A Guide To ‘For’ Loops In JavaScript

‘For’ Loop Basics

In this article, I will teach you how to use ‘for’ loops in JavaScript. ‘For’ loops enable you to set a variable to increment or decrement, how much you want them to increment or decrement each time the loop runs, and at which point the loop must stop (usually when the variable specified above adds up or decreases to a certain number).

You can try out the code below in a JavaScript code interpreter.

Example of an incremental ‘for’ loop:

for (i = 0; i < 10; i++) {
  console.log("This text will be printed to the browser console 10 times.");
}

i = 0 initializes the variable at a value of 0, i < 10 instructs the computer that the loop must be executed ten times, and i++ makes the computer add 1 to i every time the code executes. It will do this until equals 10.

Example of a decremental for loop:

for (i = 10; i > 0; i--) {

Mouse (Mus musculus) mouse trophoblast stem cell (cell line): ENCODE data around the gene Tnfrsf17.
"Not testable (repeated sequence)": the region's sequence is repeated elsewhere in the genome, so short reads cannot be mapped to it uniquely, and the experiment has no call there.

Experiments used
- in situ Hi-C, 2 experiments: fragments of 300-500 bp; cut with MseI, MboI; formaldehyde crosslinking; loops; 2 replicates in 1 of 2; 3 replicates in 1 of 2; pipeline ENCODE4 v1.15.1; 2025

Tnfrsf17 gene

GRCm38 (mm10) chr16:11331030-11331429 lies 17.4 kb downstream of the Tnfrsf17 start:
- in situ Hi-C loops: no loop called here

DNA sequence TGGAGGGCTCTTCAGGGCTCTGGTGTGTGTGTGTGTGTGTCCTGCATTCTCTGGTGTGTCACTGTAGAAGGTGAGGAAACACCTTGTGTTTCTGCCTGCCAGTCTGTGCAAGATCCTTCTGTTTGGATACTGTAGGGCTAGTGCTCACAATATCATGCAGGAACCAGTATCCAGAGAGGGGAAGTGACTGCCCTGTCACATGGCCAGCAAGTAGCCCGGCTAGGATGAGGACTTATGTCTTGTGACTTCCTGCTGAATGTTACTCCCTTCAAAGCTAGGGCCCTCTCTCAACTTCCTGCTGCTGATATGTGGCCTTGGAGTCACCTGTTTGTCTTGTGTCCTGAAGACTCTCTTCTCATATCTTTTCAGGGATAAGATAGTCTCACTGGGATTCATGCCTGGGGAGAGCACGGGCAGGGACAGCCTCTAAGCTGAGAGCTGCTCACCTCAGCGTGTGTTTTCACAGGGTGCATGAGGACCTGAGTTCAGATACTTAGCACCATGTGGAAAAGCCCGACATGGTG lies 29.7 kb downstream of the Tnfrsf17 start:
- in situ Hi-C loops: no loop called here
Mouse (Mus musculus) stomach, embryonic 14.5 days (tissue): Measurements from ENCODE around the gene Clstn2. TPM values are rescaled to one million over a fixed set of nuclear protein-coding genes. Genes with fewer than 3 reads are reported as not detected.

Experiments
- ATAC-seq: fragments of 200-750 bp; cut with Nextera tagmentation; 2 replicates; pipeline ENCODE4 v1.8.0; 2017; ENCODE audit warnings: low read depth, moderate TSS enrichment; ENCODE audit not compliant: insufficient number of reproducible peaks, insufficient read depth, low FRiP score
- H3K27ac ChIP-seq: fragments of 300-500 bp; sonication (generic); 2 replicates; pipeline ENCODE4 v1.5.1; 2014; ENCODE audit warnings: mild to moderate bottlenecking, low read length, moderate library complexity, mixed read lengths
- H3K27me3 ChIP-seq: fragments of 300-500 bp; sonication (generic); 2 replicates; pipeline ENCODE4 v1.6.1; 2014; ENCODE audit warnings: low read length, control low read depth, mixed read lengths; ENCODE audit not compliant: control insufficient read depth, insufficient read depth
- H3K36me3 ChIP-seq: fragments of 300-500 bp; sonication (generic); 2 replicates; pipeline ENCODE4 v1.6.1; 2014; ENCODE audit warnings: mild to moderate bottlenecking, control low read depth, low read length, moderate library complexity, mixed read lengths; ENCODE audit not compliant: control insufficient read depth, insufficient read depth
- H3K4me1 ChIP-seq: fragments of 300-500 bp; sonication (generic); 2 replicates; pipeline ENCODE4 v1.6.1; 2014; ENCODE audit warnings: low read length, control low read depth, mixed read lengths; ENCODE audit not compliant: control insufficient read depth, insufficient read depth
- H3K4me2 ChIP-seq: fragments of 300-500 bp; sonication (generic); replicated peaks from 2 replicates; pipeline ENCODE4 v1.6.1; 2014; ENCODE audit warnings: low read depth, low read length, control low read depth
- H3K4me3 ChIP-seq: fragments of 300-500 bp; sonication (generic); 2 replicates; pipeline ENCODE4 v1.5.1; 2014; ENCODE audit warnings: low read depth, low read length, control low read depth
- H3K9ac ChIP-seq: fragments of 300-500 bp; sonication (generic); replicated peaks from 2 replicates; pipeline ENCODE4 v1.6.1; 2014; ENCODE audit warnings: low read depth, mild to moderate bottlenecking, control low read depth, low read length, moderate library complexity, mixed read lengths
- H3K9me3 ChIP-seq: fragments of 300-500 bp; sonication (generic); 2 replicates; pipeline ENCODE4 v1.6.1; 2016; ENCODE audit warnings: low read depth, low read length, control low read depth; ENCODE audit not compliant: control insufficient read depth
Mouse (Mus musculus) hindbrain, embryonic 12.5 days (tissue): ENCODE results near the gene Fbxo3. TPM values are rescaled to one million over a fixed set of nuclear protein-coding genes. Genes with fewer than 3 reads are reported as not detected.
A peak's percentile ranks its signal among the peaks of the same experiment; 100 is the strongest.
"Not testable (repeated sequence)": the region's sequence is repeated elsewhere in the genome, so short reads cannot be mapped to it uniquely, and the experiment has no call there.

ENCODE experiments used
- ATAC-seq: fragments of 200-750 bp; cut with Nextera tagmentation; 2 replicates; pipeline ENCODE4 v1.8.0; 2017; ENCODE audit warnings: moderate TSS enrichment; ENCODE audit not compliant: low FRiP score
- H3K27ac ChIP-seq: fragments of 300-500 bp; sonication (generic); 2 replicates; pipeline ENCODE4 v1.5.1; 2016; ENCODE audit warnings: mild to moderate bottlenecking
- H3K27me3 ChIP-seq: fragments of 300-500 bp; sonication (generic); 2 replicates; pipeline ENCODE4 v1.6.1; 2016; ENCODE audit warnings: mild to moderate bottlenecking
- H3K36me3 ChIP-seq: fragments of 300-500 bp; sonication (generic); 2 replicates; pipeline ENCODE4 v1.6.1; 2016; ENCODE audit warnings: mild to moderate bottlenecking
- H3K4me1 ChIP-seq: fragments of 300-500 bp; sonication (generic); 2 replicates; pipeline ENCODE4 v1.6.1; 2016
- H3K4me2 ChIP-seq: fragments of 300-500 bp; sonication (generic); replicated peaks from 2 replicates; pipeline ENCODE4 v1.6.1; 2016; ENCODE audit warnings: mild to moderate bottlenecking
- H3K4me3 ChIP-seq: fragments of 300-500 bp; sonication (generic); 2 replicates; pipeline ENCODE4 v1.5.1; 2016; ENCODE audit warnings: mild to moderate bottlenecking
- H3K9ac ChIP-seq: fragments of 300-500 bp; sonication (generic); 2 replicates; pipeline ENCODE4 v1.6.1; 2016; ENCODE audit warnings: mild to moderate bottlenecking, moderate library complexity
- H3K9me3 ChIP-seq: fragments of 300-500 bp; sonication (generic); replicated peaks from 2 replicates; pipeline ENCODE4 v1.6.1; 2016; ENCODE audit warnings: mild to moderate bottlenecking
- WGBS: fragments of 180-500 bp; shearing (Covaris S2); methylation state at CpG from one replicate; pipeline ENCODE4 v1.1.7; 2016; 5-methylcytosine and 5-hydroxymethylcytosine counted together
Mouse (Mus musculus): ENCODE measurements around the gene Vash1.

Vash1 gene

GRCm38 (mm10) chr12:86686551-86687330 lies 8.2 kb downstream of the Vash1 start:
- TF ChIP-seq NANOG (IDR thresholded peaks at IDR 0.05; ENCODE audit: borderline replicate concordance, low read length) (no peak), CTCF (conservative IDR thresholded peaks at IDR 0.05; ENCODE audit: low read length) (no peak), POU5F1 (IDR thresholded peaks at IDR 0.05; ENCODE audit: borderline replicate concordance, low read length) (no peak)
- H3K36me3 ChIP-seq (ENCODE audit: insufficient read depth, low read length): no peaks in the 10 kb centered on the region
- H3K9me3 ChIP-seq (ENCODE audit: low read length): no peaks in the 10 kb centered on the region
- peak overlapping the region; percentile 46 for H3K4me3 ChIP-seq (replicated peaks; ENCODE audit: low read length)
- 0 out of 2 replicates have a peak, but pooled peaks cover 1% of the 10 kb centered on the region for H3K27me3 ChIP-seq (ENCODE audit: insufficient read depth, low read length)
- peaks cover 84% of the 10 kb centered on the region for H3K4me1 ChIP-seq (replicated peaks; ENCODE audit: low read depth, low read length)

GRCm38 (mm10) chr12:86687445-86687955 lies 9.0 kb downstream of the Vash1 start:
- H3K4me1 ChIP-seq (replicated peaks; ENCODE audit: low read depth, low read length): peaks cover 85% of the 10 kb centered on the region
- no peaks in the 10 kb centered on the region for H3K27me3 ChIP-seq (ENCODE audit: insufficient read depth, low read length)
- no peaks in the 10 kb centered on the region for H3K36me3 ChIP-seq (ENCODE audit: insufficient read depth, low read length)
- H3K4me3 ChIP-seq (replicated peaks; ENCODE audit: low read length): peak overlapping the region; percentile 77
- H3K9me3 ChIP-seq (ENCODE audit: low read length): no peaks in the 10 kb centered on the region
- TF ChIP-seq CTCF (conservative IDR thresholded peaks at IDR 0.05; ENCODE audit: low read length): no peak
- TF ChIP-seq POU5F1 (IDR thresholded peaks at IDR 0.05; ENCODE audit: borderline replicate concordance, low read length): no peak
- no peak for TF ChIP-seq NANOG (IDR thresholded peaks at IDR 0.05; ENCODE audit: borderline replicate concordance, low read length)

console.log("This text will be printed to the browser console 10 times. It counts down from 10 to 0.");
}

i– simply instructs the computer to decrement by 1 every time the loop runs. It will stop when i is equal to 0, which is indicated by the use of the i > 0 instruction.

You can adjust the counter by using += instead of ++ as shown below.

for (i = 0; i < 10; i+=5) {
  console.log("This text will be printed to the browser console 2 times.");
}

i+=5 adds 5 to i every time the loop is run, unlike i++ which adds 1 to it.

If you’d like to decrement by a number of your choice, you can use -= instead of += as shown below:

for (i = 10; i > 0; i-=5) {
  console.log(This text will be printed to the browser console 2 times.”); //This code decrements by 5 until i = 0.
}

You can change the 5 to any number you like, as well as any of the other numbers shown above, just be careful not to crash your browser with an infinite loop!

Uses Of For Loops

Examples Of For Loop Usage

//Print array contents using a for loop

var myArray = ["Peach", "Orange", "Apple", "Avocado", "Beets", "Celery", "Carrot", "Kale", "Potato", "Lettuce"];

for (i = 0; i < myArray.length; i++) {
  console.log(myArray[i]); //This prints all the fruits and vegetables in the array.
}

myArray.length is equal to the length of the array, therefore, the loop will stop when i = 10. The array.length method makes it easy for you to stop your loops at the end of your arrays, even if the length of your array changes.

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